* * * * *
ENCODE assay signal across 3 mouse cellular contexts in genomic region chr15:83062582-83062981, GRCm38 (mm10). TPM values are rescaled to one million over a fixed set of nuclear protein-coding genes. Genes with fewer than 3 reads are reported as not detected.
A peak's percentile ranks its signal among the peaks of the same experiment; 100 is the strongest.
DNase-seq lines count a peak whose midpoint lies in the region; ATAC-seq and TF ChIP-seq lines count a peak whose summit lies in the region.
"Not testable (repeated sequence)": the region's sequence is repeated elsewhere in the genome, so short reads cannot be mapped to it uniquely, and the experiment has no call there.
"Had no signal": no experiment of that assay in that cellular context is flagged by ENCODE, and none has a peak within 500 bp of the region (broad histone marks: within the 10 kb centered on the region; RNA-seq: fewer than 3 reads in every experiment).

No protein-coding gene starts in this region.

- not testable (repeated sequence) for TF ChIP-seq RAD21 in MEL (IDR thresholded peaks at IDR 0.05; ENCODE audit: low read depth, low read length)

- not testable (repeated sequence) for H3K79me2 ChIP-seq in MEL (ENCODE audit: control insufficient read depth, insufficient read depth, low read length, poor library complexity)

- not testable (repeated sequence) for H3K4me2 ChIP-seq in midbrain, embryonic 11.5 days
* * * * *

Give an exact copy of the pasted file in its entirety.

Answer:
ENCODE assay signal across 3 mouse cellular contexts in genomic region chr15:83062582-83062981, GRCm38 (mm10). TPM values are rescaled to one million over a fixed set of nuclear protein-coding genes. Genes with fewer than 3 reads are reported as not detected.
A peak's percentile ranks its signal among the peaks of the same experiment; 100 is the strongest.
DNase-seq lines count a peak whose midpoint lies in the region; ATAC-seq and TF ChIP-seq lines count a peak whose summit lies in the region.
"Not testable (repeated sequence)": the region's sequence is repeated elsewhere in the genome, so short reads cannot be mapped to it uniquely, and the experiment has no call there.
"Had no signal": no experiment of that assay in that cellular context is flagged by ENCODE, and none has a peak within 500 bp of the region (broad histone marks: within the 10 kb centered on the region; RNA-seq: fewer than 3 reads in every experiment).

No protein-coding gene starts in this region.

- not testable (repeated sequence) for TF ChIP-seq RAD21 in MEL (IDR thresholded peaks at IDR 0.05; ENCODE audit: low read depth, low read length)

- not testable (repeated sequence) for H3K79me2 ChIP-seq in MEL (ENCODE audit: control insufficient read depth, insufficient read depth, low read length, poor library complexity)

- not testable (repeated sequence) for H3K4me2 ChIP-seq in midbrain, embryonic 11.5 days